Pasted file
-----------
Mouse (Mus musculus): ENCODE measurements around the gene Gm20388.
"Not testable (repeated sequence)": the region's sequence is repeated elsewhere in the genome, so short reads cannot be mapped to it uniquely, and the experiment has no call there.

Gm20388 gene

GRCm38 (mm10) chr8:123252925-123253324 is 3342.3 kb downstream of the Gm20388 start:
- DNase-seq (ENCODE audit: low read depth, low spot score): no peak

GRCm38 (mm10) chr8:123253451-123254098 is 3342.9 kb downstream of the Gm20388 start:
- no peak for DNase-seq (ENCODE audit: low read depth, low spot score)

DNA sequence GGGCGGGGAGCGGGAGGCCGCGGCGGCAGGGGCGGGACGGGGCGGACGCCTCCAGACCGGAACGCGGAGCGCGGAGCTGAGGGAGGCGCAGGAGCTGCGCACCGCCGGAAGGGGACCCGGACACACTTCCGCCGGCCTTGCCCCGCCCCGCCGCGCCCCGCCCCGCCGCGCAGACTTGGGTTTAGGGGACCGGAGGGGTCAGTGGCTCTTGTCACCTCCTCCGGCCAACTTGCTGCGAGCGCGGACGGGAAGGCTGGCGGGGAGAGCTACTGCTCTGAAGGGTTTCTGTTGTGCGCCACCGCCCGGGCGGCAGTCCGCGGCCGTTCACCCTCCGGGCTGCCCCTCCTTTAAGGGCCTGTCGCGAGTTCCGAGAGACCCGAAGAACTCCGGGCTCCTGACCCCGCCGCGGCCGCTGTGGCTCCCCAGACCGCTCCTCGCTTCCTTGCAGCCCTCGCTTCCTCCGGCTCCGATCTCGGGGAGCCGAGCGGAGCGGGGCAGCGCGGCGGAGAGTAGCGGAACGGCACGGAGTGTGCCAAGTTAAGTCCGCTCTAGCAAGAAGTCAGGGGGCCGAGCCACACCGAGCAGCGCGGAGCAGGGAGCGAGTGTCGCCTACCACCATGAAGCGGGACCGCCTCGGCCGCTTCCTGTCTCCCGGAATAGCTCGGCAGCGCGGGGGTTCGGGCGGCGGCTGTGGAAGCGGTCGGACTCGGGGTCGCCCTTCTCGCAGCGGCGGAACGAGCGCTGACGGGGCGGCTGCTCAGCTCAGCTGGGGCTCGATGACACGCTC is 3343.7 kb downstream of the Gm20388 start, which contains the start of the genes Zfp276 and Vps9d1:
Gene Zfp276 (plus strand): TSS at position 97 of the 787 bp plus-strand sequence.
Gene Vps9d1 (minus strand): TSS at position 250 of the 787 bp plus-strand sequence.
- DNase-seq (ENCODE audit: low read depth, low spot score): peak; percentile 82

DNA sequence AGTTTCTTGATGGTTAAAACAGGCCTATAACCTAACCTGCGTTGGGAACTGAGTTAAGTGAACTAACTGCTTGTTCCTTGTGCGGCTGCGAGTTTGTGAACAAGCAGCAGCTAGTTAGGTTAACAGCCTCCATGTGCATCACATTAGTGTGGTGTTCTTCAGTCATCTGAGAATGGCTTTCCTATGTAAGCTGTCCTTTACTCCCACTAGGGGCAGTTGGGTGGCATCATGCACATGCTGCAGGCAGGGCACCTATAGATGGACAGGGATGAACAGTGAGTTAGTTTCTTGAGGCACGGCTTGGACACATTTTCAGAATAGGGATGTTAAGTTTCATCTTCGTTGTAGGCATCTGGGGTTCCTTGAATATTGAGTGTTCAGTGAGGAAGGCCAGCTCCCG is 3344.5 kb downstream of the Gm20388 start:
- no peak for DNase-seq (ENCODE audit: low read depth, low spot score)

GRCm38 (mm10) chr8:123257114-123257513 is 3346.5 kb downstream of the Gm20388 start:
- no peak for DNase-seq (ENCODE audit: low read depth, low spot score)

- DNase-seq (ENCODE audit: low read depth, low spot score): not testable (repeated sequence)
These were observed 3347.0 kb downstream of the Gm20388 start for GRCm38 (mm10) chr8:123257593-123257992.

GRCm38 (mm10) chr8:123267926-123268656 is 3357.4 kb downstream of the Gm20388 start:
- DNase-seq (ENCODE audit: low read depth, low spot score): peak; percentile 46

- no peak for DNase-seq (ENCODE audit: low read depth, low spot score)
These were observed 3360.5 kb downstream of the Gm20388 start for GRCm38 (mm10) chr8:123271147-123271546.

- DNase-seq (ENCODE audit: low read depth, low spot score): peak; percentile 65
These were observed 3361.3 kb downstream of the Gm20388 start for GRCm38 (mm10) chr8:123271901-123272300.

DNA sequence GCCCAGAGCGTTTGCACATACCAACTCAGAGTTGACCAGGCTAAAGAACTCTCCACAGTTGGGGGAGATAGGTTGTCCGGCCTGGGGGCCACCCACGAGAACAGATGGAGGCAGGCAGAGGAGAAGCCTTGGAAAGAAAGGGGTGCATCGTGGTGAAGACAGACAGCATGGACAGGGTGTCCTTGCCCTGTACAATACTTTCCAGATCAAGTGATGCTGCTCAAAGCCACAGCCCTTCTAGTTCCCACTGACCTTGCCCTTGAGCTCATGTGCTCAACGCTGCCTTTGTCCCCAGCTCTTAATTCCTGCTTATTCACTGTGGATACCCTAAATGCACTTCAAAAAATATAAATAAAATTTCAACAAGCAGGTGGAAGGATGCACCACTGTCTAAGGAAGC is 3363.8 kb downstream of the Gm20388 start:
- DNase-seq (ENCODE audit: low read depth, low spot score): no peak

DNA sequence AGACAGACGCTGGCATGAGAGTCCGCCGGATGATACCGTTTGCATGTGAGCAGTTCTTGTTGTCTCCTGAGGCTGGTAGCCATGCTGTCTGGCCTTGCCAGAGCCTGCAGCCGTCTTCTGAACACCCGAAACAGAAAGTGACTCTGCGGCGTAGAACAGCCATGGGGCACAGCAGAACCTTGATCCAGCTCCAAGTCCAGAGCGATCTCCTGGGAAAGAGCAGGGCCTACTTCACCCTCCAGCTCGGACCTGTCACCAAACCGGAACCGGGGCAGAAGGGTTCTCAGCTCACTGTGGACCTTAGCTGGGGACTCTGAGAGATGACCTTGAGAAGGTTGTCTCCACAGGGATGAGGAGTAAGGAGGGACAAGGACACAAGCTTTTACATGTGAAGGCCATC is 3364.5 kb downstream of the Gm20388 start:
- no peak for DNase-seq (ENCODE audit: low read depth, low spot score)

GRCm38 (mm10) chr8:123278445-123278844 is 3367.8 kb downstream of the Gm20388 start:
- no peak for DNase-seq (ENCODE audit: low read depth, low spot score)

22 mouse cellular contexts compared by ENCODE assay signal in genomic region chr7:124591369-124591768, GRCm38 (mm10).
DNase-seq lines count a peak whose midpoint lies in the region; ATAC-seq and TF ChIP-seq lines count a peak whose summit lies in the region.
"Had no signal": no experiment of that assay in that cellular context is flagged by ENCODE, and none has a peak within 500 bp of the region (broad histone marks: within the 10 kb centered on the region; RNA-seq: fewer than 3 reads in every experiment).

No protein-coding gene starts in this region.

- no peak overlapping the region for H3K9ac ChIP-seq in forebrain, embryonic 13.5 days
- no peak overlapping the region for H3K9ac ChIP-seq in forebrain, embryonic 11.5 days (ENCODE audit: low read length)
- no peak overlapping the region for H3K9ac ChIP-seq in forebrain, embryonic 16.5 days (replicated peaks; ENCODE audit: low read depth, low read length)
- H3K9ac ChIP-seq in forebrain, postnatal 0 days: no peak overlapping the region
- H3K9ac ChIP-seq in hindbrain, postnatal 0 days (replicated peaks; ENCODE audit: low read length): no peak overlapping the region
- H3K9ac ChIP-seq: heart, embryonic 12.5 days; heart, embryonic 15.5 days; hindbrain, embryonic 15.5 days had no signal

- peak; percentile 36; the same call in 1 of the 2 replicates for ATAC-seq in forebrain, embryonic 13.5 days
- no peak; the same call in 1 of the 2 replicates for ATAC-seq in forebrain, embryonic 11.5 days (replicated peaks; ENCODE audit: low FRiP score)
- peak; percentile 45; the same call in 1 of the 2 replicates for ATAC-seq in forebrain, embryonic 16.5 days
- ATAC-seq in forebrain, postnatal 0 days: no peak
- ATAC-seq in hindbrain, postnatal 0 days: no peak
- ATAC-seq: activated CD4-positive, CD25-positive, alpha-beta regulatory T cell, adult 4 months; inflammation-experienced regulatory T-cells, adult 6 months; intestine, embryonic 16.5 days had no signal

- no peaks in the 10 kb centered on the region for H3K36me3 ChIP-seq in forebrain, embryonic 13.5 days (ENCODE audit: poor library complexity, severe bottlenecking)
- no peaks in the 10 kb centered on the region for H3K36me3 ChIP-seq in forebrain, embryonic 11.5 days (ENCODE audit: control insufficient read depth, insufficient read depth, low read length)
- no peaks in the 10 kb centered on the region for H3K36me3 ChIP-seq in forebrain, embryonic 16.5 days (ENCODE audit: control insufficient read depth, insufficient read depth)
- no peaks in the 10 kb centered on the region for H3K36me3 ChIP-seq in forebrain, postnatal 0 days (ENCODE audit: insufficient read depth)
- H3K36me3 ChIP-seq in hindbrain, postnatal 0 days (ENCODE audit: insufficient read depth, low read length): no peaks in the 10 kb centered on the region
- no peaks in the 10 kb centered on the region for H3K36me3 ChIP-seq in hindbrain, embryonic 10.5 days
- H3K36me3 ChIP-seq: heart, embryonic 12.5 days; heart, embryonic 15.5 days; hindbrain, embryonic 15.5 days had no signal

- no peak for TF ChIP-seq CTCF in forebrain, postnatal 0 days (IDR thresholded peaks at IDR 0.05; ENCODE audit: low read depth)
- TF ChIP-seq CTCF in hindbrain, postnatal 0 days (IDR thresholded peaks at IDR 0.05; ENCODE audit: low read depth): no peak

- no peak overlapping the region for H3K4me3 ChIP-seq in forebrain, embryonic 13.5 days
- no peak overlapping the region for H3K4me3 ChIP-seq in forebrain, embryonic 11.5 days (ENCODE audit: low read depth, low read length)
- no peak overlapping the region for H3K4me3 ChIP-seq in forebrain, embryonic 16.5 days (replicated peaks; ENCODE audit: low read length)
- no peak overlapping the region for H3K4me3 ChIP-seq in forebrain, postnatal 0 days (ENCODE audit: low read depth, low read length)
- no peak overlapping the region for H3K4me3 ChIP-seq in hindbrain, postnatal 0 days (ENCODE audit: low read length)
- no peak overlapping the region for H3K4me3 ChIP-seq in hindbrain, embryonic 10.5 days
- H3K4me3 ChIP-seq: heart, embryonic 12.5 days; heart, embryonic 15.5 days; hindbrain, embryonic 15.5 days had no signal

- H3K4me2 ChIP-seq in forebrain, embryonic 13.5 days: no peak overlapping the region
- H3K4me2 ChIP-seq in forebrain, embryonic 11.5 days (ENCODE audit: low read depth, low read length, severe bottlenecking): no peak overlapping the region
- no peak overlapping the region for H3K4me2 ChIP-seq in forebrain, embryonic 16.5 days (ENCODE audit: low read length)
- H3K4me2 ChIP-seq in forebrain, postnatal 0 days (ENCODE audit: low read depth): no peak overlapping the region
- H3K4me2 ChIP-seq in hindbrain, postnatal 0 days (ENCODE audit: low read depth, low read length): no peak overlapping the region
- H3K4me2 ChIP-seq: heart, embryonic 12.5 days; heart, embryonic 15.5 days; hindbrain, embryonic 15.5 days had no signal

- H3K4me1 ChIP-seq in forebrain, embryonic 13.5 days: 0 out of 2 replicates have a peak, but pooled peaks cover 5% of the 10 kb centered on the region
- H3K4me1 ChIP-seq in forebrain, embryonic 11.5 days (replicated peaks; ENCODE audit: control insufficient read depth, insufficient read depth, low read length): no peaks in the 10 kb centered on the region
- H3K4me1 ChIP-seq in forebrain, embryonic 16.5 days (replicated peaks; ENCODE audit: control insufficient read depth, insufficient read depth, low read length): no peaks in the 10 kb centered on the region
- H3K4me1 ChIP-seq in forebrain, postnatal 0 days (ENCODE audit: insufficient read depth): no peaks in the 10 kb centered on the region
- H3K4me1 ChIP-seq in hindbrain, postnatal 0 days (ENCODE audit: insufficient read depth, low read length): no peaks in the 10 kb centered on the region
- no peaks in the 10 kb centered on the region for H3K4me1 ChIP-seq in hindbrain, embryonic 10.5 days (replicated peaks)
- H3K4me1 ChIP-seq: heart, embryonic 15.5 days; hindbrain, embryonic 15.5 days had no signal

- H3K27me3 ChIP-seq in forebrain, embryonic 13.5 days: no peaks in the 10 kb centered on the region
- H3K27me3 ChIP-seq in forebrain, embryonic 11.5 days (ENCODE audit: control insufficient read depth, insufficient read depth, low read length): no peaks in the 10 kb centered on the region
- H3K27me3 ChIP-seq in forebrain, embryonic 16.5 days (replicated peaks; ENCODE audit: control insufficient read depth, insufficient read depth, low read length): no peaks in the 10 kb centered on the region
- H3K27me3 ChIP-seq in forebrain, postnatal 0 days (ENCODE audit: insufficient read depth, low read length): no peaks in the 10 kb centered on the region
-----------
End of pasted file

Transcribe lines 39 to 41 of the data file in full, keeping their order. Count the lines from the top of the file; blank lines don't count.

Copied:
- H3K9ac ChIP-seq: heart, embryonic 12.5 days; heart, embryonic 15.5 days; hindbrain, embryonic 15.5 days had no signal

- peak; percentile 36; the same call in 1 of the 2 replicates for ATAC-seq in forebrain, embryonic 13.5 days
- no peak; the same call in 1 of the 2 replicates for ATAC-seq in forebrain, embryonic 11.5 days (replicated peaks; ENCODE audit: low FRiP score)